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Suppose I want to say that I'm at sea seven months out of twelve. (Just an example.)

I think I can say

"I'm at sea 7 months a year"

or

"I'm at sea 7 months per year"

or

"I'm at sea 7 months out of a year"

and in all three cases I would be correct. (Again, I think, feel free to correct me!) But what's the difference? And which one would be the more appropriate?

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    Actually, all three are incorrect, as you wanted to say you're at sea eight months out of twelve, not seven :-) Ignoring that silly mistake, the first two are the same, IMO, although "per year" sounds more formal than "a year". Even more formal would be "per annum". "out of a year" feels a bit odd to me, and I would avoid it. It could be changed to "7 months out of 12", and that would be fine. Jul 24, 2013 at 9:21
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    I agree largely with @PhilMJones, but would add that all 3 options are slightly ambiguous as to whether you are referring to a calendar year (Jan - Dec) or just to any 12-month period. Personally I think "a year" is most likely to be understood as meaning any 12-month period, whereas the 'more formal' "per year" and "out of a year" are more likely to imply a calendar year. Of course, as Phil suggested, you could just say "7 months out of 12".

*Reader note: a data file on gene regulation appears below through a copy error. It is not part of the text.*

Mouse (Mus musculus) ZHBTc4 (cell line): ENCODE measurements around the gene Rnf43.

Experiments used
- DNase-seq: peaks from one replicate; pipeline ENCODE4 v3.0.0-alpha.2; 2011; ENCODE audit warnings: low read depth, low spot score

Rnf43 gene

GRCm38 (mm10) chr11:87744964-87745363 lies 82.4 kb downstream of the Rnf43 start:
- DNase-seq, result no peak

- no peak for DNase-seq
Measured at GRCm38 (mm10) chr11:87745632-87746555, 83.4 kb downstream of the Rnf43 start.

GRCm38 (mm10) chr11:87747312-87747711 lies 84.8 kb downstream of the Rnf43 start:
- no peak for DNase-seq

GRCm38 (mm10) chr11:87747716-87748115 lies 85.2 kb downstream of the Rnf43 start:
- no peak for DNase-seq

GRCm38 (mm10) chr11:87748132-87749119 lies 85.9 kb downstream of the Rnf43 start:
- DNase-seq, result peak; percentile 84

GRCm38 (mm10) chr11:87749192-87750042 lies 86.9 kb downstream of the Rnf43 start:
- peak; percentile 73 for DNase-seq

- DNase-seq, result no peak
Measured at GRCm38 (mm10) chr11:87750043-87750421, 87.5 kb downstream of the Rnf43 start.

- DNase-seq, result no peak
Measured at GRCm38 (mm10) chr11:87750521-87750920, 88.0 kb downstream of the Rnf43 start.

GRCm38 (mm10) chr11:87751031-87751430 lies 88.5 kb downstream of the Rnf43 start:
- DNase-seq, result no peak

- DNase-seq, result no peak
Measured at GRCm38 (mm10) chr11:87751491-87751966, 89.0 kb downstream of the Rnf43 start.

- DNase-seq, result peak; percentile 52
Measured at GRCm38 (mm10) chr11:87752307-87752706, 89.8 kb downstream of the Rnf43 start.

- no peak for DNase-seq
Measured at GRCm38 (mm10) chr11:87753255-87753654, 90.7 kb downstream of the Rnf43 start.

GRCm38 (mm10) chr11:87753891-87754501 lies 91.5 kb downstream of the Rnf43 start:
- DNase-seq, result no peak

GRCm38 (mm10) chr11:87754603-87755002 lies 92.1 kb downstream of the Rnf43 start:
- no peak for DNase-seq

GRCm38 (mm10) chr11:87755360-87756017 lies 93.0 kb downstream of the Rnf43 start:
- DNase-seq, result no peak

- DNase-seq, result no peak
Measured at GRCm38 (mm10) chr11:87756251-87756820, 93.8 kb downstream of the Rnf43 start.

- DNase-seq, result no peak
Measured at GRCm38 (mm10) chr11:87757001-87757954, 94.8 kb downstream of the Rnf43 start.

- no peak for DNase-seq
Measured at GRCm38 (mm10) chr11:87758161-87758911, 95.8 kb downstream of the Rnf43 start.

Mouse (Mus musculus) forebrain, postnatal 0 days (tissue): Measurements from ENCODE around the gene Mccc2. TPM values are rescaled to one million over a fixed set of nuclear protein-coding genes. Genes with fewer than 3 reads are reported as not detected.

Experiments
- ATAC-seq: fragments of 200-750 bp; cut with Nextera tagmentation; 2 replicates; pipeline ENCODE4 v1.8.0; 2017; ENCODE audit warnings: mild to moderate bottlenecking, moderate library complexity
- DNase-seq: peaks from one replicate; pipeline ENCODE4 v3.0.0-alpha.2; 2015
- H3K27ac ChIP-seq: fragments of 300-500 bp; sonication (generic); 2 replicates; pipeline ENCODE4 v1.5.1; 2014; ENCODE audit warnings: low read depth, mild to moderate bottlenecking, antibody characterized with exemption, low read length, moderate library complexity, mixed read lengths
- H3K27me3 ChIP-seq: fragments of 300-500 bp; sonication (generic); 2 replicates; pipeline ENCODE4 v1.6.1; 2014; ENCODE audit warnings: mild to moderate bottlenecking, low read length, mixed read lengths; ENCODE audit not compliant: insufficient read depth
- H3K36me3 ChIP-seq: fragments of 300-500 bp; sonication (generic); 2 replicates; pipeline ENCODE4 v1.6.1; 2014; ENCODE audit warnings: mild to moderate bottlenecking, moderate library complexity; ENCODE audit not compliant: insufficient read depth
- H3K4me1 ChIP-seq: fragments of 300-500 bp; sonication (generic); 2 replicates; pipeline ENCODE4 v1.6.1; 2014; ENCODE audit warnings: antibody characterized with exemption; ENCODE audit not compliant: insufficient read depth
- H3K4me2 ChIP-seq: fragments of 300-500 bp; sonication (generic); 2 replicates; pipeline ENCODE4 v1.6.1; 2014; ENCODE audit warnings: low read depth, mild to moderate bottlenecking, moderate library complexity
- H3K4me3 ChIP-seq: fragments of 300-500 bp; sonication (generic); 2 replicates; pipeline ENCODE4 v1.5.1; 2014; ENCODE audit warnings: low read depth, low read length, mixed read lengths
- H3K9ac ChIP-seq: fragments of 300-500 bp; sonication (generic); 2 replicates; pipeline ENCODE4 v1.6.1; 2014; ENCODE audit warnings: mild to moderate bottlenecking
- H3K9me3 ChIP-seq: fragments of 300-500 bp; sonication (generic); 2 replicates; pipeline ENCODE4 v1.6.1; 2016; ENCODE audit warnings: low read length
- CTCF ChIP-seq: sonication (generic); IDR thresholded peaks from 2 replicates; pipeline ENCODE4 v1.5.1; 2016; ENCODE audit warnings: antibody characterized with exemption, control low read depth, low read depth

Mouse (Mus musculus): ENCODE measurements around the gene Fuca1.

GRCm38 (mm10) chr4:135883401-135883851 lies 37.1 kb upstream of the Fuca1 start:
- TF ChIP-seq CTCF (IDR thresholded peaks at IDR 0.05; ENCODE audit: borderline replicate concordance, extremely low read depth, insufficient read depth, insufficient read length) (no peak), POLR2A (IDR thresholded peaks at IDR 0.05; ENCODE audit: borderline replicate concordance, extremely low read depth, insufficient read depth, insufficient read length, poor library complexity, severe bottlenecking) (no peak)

– TrevorD
    Jul 24, 2013 at 12:39
  • I am curious: why not make these responses as answers instead of comments? I think you answer the question perfectly: all three are basically equivalent, with the only additional necessary information being whether it's 7 months out of any 12-month period or out of a calendar year.
    – Dave
    Jul 24, 2013 at 18:56
  • @PhilMJones Fixed! Out of a year feels odd to me as well, but I've seen this expression more than once (although not often), so I included it.
    – Reddast
    Jul 24, 2013 at 20:04

1 Answer 1

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7 months a year means 7 months for each/every year.

"Per" in English is used to mean "for each". Therefore 7 months per year = 7 months for each year.

7 months out of a year just comes across as a clumsy way of saying it.

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